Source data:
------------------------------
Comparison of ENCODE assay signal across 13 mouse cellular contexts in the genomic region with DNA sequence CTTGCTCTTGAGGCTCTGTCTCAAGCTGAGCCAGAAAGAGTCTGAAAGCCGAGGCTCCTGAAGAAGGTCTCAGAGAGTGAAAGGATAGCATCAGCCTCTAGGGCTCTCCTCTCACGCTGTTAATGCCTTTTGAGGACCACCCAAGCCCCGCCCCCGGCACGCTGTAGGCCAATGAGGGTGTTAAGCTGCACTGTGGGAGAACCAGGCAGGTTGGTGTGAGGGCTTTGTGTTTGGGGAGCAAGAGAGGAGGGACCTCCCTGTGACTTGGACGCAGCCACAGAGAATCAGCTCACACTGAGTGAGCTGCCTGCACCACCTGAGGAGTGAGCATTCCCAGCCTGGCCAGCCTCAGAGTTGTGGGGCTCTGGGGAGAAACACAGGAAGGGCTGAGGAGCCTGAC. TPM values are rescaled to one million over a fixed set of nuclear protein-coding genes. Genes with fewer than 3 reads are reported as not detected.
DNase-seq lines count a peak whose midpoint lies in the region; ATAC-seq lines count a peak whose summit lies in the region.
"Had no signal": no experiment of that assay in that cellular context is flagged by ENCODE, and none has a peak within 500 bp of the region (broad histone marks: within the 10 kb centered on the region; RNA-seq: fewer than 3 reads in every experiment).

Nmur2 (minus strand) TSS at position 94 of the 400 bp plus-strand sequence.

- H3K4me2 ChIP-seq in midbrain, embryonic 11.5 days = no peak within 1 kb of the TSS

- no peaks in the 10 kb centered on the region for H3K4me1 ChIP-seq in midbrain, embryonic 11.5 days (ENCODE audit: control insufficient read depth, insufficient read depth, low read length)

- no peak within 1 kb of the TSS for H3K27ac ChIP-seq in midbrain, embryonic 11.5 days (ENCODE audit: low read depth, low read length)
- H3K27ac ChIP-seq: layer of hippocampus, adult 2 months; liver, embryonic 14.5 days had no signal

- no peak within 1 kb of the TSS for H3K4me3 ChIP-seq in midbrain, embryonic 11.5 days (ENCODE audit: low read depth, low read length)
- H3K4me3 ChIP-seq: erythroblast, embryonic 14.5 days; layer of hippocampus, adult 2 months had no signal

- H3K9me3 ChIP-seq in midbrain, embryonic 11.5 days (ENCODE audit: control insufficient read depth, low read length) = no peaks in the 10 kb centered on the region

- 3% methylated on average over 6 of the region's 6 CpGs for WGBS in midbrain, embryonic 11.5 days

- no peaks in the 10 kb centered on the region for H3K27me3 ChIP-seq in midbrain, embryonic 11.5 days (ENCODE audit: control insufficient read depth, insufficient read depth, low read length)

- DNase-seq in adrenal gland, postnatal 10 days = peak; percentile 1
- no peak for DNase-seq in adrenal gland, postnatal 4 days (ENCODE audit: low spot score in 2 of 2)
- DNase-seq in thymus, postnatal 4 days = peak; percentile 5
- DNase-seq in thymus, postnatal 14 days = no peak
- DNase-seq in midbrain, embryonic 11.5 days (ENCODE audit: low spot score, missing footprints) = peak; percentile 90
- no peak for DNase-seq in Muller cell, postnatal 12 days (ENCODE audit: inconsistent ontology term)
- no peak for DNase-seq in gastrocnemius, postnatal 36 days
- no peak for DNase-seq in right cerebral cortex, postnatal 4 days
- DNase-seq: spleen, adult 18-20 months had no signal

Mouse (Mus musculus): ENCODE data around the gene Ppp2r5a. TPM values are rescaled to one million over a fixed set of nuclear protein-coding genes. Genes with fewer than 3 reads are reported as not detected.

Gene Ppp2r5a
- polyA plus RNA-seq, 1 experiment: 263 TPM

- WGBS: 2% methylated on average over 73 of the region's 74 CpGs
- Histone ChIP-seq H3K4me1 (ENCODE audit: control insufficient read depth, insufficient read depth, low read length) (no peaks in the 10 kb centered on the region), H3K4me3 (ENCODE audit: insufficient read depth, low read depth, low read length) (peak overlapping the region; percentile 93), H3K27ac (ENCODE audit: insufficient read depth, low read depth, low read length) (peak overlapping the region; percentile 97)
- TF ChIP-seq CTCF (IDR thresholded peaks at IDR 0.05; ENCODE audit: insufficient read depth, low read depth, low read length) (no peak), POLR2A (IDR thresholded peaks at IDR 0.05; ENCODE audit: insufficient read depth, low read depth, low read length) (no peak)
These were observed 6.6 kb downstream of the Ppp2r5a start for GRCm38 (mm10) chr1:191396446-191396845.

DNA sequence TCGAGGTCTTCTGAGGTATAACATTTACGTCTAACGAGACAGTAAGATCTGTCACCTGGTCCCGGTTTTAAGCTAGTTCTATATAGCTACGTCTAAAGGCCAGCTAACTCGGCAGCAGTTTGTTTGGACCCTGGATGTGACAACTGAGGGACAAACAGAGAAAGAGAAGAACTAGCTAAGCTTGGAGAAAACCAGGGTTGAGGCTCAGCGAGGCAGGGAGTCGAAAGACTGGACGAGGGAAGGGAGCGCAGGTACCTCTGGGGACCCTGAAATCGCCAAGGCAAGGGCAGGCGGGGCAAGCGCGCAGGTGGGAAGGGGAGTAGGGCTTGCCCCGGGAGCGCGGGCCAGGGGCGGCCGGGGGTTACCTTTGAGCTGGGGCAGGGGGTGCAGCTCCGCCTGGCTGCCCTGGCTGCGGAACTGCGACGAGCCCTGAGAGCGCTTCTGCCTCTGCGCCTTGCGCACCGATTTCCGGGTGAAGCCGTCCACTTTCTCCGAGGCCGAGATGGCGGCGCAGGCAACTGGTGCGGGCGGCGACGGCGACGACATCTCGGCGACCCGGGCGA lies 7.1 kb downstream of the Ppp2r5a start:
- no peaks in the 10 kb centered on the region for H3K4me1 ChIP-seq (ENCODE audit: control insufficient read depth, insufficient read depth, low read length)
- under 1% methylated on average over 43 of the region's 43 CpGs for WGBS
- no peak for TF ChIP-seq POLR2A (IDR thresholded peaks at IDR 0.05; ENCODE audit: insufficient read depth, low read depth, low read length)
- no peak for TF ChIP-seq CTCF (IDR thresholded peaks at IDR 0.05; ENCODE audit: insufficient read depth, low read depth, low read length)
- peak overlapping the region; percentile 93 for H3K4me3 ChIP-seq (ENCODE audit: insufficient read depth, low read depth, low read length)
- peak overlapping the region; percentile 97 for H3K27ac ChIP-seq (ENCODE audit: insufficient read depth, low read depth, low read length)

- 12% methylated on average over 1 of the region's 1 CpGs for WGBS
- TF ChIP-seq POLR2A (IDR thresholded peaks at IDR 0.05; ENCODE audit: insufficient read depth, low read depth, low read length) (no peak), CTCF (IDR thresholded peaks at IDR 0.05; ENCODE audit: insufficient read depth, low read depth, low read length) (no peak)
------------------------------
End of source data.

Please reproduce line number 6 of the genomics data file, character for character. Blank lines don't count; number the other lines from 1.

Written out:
- no peaks in the 10 kb centered on the region for H3K4me1 ChIP-seq in midbrain, embryonic 11.5 days (ENCODE audit: control insufficient read depth, insufficient read depth, low read length)